Norton CEO Stuart Garner Norton Motorcycles pay back
"Poster boy" Garner

Norton Motorcycles cannot be rescued

Norton Motorcycles cannot be rescued as a “going concern” because it owes its creditors a whopping £28,352,089 (more than $A57m).

However, administrators are still negotiating with eight potential buyers.

Joint Administrators’ Proposals report to creditors sent to us by administrators BDO UK says Norton Motorcycles cannot be rescued in its current form.

“Due to the extent of the Company’s known liabilities (including sums owed to Holdings), it is not considered that the Company will be rescued as a going concern,” the report proposes.

In January, Norton Motorcycles went into administration amid claims of pension fund frauds and a £300,000 unpair tax bill.

Almost half the debt is in the 228 pension funds that owes £14m.

UK Pensions regulator is now investigating boss Stuart Garner (pictured above in a UK government export campaign) over his role in the pension scheme to fraudulently fund his company.

The remainder of the debts are to secured creditor Metro Bank (£7m) and the rest to unsecured creditors.

BDO UK’s report to creditors will soon be filed at Companies House and made public.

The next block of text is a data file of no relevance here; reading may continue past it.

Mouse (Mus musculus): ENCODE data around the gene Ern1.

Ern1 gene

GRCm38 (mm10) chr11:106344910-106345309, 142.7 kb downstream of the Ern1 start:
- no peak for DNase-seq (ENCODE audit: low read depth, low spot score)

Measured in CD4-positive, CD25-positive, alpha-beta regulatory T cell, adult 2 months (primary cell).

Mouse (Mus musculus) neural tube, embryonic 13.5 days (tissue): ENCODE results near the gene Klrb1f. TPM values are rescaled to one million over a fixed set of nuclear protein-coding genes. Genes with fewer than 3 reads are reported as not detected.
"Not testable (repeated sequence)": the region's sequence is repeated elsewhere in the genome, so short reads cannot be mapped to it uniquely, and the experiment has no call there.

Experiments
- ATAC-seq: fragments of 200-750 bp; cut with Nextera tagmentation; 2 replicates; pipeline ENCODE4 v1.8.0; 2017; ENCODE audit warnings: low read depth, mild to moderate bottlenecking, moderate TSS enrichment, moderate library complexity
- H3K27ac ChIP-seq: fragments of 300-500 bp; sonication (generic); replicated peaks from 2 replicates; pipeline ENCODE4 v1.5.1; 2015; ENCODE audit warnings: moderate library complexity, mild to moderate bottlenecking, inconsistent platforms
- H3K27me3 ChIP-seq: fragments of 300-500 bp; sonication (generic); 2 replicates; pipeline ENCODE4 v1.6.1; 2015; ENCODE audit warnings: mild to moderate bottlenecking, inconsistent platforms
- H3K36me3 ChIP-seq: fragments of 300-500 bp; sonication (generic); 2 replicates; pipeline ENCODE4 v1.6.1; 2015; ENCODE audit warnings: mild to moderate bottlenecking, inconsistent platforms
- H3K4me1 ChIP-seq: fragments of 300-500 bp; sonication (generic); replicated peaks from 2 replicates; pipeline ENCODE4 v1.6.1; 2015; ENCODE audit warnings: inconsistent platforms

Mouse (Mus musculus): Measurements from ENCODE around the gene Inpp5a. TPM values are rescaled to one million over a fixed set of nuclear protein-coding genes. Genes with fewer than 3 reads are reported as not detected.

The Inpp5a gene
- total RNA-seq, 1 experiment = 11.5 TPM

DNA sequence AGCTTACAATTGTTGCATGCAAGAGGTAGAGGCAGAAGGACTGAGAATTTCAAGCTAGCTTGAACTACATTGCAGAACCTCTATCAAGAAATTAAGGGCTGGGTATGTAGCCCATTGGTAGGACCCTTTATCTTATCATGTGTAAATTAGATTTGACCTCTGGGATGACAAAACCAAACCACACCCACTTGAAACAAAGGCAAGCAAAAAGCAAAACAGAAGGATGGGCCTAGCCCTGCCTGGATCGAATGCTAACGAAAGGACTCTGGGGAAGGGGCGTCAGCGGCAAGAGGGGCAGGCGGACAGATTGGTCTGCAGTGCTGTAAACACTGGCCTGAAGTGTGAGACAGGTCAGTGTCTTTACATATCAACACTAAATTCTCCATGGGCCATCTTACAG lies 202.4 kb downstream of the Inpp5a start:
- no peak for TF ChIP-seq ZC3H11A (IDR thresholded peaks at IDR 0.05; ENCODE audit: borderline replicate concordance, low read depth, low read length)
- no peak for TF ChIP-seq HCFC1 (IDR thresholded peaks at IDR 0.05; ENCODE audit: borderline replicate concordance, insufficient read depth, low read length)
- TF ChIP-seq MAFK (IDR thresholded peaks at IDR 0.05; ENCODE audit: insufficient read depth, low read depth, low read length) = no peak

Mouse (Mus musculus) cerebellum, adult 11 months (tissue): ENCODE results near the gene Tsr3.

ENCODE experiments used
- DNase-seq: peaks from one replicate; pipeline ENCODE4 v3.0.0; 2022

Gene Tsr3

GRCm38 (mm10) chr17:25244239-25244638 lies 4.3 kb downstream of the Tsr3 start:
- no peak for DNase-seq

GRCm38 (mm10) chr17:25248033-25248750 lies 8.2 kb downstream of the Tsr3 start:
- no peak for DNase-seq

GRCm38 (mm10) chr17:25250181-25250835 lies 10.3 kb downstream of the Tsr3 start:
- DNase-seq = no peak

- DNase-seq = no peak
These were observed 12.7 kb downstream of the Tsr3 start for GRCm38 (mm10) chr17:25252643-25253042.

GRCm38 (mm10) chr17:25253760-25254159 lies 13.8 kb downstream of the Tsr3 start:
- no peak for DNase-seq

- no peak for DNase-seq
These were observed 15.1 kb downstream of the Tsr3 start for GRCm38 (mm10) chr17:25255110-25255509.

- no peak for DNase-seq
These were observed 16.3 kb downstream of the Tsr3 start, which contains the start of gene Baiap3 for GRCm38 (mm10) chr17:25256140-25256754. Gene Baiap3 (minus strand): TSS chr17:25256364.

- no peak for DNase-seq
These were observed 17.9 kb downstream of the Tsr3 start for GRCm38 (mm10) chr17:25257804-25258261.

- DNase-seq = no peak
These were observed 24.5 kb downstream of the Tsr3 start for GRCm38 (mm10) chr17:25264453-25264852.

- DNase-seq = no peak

If anyone is owed money and wants the report, I will email it to them. Contact me via email here.

Buyers sought for Norton Motorcycles

Norton Motorcycles Donington Hall factory crowd
Norton’s Donington Hall factory

BDO UK is also still considering selling the company, claiming it has received “significant interest” from potential buyers:

A deadline for initial offers was set for 21 February 2020, which resulted in 29 formal offers being received for all of the business and assets of the Company. Following the Joint Administrators’ assessment of the offers received, eight offers were progressed to phase two of the sales process, where additional information was being provided to such parties together with site visits and meetings with management, if requested.  A deadline for best and final offers has been set for close of business on 25 March 2020, with a view to concluding a transaction as soon as possible thereafter. Further details of the indicative offers received cannot be provided at this stage, as to do so may prejudice the ongoing sales process. Accordingly, a further update will be provided in the Joint Administrators’ next report to creditors.

So, while we don’t know the identity of the buyers yet, the rumour mill suggests Japanese and Chinese motorcycle companies, John Bloor of Triumph Motorcycles and even motorcycle fan Keanu Reeves whose first bike was a Norton.

Norton Keanu
Keanu on a Norton Commnando

SuperBike Magazine also claims the company’s biggest single investor, Steve Murray, could be interested in buying the company.

They say he invested his entire life savings or about £1 million for 10% equity and loaned the company an extra £500,000.

He was a company director for three months, but chose to be “hands-off”.

Operations mothballed

BDO UK has mothballed Norton’s trading operations and production, but continues to pay employees while it tries to find a buyer: